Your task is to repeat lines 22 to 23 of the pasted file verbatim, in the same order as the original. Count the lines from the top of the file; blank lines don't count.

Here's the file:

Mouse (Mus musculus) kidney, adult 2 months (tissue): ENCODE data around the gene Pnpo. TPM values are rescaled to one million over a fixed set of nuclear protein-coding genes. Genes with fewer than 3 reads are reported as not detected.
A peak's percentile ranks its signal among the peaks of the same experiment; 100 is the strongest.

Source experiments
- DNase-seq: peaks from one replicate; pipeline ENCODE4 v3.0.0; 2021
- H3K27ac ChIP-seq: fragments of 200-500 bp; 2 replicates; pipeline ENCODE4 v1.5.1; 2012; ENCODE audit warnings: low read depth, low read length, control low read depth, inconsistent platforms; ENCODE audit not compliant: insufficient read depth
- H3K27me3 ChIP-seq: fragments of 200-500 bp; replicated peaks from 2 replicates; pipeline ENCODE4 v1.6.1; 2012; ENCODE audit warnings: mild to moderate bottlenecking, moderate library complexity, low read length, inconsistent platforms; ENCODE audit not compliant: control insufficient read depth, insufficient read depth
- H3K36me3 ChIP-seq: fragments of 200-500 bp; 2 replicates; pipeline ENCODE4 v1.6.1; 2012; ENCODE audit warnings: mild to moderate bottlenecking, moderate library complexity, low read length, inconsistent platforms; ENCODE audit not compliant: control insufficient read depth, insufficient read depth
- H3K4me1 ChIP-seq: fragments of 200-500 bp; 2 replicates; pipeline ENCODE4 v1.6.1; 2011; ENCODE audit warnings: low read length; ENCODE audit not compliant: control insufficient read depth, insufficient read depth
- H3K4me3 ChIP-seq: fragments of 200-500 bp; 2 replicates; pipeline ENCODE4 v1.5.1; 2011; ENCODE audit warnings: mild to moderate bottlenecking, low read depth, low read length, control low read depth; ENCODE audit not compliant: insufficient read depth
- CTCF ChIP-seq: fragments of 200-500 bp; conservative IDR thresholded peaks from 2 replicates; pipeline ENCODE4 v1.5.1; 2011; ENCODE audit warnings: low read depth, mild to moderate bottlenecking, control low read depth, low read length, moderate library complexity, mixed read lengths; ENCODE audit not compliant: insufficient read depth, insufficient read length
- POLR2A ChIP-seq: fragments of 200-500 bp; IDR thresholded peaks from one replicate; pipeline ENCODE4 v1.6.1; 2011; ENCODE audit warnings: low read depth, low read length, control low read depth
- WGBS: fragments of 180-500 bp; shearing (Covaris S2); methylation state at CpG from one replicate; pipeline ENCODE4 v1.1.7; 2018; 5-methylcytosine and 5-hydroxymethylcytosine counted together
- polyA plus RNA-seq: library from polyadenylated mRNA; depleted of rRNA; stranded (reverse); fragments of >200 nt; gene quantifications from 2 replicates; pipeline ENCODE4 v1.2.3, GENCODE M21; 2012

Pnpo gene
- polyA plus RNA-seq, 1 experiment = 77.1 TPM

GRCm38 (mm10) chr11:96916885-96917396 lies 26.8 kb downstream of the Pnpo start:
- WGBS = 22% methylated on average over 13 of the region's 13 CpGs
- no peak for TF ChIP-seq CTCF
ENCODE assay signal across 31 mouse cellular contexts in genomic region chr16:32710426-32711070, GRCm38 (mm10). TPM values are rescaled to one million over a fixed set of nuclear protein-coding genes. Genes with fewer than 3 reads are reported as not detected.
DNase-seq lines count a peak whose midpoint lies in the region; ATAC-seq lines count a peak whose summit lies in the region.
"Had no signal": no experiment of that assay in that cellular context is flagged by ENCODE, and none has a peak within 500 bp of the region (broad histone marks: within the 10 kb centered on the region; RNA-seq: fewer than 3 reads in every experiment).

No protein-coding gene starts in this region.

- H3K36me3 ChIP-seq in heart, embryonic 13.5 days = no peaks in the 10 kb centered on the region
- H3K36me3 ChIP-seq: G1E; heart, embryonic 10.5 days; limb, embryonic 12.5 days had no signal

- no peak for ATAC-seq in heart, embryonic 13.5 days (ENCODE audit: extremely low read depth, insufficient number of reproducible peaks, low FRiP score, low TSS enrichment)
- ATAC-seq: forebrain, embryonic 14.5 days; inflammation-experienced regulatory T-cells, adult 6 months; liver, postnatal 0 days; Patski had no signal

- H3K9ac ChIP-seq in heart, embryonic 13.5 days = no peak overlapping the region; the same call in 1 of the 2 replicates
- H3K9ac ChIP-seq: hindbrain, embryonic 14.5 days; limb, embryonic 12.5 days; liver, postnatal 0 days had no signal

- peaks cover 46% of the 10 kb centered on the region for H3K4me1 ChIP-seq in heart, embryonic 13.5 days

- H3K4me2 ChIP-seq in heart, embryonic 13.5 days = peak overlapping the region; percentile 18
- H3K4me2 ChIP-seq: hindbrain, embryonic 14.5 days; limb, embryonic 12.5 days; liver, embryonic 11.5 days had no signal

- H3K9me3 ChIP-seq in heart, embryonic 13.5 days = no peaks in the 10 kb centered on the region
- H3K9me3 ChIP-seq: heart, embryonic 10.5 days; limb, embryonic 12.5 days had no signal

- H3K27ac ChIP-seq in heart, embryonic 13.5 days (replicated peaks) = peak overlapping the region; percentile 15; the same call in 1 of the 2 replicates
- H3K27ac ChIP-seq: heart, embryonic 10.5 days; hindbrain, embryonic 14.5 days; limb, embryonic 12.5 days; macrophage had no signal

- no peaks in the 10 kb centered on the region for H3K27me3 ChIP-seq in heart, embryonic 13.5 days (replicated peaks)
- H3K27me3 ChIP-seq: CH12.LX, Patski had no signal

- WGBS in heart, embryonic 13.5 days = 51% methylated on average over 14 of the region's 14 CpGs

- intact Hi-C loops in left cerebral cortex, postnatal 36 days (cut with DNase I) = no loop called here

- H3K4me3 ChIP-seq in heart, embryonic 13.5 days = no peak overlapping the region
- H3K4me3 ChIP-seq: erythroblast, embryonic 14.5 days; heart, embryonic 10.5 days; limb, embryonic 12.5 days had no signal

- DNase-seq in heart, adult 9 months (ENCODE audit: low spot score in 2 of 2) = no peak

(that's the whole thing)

No protein-coding gene starts in this region.

- H3K36me3 ChIP-seq in heart, embryonic 13.5 days = no peaks in the 10 kb centered on the region